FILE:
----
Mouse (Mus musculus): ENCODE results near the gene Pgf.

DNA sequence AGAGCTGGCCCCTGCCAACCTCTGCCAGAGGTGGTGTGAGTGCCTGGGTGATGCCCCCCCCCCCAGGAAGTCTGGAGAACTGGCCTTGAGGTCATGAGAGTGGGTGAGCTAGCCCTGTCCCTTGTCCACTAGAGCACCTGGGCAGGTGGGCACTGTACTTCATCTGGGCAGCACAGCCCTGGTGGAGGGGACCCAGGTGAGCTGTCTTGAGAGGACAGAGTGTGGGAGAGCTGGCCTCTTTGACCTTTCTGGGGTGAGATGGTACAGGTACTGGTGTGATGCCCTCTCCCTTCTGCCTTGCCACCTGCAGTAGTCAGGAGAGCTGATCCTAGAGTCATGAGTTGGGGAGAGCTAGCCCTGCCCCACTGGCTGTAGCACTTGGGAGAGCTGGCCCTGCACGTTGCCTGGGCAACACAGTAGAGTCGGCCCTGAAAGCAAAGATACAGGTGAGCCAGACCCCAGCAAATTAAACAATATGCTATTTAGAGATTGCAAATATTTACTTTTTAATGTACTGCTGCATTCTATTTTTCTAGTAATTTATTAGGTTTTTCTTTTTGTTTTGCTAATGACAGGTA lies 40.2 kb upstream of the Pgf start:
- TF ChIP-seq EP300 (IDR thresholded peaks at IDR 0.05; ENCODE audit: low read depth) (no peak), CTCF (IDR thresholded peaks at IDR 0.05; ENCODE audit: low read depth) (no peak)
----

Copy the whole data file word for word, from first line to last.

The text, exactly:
Mouse (Mus musculus): ENCODE results near the gene Pgf.

DNA sequence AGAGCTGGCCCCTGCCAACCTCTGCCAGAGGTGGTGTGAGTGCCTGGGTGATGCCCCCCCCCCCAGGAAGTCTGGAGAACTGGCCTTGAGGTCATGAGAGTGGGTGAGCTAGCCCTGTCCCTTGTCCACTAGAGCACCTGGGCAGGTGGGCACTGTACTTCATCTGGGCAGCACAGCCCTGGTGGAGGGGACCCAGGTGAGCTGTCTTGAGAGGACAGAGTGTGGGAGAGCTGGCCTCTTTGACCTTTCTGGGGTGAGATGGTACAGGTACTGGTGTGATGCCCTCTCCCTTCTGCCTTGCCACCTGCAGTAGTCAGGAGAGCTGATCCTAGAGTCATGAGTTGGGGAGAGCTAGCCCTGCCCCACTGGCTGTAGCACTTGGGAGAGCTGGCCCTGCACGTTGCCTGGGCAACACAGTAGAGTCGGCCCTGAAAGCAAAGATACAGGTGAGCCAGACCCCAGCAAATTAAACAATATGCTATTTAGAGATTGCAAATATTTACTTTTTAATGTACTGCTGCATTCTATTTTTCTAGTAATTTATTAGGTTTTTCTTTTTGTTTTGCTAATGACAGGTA lies 40.2 kb upstream of the Pgf start:
- TF ChIP-seq EP300 (IDR thresholded peaks at IDR 0.05; ENCODE audit: low read depth) (no peak), CTCF (IDR thresholded peaks at IDR 0.05; ENCODE audit: low read depth) (no peak)